Republican West Virginia Gov. Jim Justice said Monday that he would allow hospitals to begin performing elective procedures if the facilities met an unspecified set of criteria, while Democratic Colorado Gov. Jared Polis said Monday that he would let his statewide stay-at-home order expire next week as long as strict social distancing and other individual protective measures continued.

But governors from many other states said they lacked the testing supplies they need and warned they could get hit by a second wave of infections, given how people with no symptoms can still spread the disease.

Dr. Deborah Birx said Monday there is no evidence the coronavirus is becoming more or less adaptive to the human body as it spreads from human to human. "We don’t have any indication that it’s less able to spread," she said.

Massachusetts Becomes Coronavirus Hot Spot as Cases Surge

Massachusetts has become a hot spot of coronavirus infections and is drawing the concern of federal officials and promises of aid from hard-hit New York. The state's death toll is poised to double in less than a week to over 2,000.

Officials are scrambling to boost hospital capacity and trace new infections to curb the spread of the disease.

Vice President Mike Pence said Sunday that the White House is closely watching the Boston area. The coordinator of the federal coronavirus task force said officials are “very much focused” on Massachusetts.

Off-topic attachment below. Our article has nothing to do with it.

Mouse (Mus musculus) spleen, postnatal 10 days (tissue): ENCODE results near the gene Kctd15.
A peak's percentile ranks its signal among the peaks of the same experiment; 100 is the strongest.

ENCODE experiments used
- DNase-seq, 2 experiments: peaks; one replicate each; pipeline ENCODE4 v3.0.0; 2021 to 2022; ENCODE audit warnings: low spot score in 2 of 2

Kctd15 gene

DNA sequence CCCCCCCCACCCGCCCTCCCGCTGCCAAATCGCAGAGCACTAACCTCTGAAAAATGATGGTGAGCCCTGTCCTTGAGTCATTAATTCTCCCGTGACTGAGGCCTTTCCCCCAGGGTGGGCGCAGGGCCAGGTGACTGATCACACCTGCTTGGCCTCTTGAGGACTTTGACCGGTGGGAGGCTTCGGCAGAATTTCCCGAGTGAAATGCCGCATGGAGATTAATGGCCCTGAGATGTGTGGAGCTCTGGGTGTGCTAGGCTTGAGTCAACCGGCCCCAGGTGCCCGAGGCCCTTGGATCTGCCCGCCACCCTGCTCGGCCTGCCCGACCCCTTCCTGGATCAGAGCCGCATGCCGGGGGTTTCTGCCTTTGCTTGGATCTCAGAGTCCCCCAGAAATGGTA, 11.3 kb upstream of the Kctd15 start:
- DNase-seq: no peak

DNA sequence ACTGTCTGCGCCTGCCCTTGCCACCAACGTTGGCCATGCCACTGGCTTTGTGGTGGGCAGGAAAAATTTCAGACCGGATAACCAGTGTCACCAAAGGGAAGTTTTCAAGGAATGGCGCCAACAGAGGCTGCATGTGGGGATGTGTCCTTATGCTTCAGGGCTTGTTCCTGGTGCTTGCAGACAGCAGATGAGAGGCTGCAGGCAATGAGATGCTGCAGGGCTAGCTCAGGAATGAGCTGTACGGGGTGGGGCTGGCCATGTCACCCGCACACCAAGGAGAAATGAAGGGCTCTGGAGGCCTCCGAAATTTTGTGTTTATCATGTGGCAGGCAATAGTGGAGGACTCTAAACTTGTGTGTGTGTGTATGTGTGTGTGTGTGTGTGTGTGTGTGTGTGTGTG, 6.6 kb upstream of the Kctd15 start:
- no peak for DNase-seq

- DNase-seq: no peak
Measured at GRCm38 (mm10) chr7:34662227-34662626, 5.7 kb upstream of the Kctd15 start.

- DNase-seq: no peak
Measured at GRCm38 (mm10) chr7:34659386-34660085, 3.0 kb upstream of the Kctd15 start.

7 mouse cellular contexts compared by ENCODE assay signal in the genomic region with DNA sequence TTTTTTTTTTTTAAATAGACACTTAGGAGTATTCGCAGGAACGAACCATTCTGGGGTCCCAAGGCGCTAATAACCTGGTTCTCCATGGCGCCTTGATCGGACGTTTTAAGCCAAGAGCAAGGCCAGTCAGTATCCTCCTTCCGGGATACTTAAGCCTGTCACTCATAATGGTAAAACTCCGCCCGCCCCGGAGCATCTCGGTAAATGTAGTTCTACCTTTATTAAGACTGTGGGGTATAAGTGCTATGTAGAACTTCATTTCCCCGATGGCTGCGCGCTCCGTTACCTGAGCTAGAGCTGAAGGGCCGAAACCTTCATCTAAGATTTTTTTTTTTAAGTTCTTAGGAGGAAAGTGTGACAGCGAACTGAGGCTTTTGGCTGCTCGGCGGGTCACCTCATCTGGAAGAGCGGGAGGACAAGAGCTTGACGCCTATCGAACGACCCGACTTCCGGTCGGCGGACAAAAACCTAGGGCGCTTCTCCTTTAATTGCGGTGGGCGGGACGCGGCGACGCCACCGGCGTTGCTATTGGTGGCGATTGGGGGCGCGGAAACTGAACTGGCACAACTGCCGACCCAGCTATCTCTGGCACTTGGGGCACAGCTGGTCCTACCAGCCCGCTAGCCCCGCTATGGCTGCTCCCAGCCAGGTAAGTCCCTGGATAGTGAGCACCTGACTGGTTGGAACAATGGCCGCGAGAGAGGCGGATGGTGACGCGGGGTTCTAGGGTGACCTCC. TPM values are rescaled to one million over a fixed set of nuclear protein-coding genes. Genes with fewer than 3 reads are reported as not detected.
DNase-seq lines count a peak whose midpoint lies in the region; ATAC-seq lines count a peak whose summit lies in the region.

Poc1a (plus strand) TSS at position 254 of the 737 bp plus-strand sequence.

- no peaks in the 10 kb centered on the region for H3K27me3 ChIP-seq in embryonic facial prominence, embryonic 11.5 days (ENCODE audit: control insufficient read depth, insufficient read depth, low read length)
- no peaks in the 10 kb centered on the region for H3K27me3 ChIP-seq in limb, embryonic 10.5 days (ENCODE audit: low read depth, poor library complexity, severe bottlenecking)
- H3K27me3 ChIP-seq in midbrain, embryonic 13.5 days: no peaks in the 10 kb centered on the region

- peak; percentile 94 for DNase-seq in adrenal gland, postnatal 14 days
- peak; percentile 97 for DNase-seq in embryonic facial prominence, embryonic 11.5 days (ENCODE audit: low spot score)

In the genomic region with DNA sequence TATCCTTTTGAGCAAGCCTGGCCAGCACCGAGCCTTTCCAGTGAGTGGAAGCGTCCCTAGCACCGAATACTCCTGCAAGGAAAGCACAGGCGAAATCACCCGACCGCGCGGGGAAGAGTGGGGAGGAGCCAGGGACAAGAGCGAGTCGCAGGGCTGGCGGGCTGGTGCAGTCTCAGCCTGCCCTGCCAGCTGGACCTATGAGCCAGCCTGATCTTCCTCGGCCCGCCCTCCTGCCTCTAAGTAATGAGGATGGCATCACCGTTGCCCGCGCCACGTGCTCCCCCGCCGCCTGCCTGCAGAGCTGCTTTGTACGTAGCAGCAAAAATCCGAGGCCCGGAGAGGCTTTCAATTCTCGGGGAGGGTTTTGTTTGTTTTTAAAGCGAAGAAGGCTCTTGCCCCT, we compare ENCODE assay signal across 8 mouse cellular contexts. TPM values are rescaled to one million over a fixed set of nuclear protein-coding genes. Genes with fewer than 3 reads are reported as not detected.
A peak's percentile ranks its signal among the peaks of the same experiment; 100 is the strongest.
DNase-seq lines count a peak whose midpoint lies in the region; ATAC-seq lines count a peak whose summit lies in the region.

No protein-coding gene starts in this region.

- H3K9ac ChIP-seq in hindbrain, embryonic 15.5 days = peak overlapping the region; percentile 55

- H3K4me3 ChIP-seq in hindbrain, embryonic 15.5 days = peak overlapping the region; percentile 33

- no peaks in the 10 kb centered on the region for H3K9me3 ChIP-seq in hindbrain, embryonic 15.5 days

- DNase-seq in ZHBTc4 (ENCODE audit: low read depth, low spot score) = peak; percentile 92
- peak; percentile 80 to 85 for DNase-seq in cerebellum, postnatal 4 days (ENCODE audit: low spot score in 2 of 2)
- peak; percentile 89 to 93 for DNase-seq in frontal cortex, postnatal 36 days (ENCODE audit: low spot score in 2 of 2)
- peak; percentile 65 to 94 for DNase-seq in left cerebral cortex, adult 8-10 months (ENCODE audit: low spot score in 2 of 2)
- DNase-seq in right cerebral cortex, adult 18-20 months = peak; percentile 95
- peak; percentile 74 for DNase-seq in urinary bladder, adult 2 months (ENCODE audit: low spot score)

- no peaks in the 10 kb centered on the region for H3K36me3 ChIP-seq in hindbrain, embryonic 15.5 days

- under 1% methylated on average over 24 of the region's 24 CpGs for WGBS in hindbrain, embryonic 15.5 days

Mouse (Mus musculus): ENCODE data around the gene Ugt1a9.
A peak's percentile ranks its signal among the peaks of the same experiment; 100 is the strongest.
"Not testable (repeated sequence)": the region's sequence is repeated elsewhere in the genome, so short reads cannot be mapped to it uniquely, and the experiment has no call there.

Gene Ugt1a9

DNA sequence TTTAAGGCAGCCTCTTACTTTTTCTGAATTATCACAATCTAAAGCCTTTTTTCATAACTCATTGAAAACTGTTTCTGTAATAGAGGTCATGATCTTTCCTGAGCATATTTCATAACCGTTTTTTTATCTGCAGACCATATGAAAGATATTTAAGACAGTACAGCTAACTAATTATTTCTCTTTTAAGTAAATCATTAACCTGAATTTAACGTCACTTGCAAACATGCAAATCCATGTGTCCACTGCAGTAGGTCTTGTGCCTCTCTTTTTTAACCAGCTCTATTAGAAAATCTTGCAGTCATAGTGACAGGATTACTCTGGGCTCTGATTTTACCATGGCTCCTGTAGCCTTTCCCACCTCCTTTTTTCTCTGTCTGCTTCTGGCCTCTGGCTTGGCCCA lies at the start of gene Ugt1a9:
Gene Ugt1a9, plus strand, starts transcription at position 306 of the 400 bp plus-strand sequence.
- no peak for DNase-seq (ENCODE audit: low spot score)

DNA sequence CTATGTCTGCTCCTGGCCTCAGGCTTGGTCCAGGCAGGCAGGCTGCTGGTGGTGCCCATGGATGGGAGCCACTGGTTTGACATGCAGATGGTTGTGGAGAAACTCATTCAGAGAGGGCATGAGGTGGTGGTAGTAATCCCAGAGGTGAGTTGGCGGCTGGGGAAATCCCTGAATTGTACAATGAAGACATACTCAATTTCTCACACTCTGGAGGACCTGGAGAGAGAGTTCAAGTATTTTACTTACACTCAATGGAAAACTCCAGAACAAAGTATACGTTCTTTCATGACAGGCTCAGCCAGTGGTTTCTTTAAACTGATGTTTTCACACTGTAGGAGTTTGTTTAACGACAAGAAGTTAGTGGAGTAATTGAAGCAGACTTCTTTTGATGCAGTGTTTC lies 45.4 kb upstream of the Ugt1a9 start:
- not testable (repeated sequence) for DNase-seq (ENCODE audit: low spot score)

How Coronavirus Has Grown in Each State — in 1 Chart

New York has quickly become the epicenter of the American coronavirus outbreak. This chart shows the cumulative number of cases per state by number of days since the 10th case.

Source: Johns Hopkins University
Credit: Amy O’Kruk/NBC

Protests Against Stay-Home Orders Sweep Across US

Hundreds of protesters in Pennsylvania defied a ban on mass gatherings to stage an anti-shutdown rally at the state Capitol in Harrisburg.

Flag-waving protesters — some with masks, some without — ignored social distancing guidelines to call on Gov. Tom Wolf to end the shutdown of businesses deemed nonessential and to get nearly 1.4 million Pennsylvanians back to work. Others protesters drove around the block, horns blaring.

The Harrisburg protest is among several demonstrations taking place Monday around the country amid a growing national movement against stay-at-home orders designed to slow the spread of the coronavirus.

A Patriots' Day Rally organized by opponents of Arizona's business closures was underway at the statehouse in Phoenix.

In Nashville, Tennessee, and in Augusta, Maine, protesters also gathered to urge their governors to reopen their states.

"Business owners are being forced to layoff employees while the unemployment system is failing those laid off as the economy free falls," said organizers of Mainers Against Excessive Quarantine in statement. "This is a recipe for disaster with many in our society helpless. We cannot stand by and watch our neighbors suffer while the government considers prolonging these painful conditions."

In Missouri, protesters were encouraged to “flood the streets of downtown Kansas City and demand that businesses be allowed to open up, people allowed to work, and lives returned to normal,” according to a flyer advertising the event.

The protesters contend the stay-at-home orders are unnecessary and are seriously damaging the economy.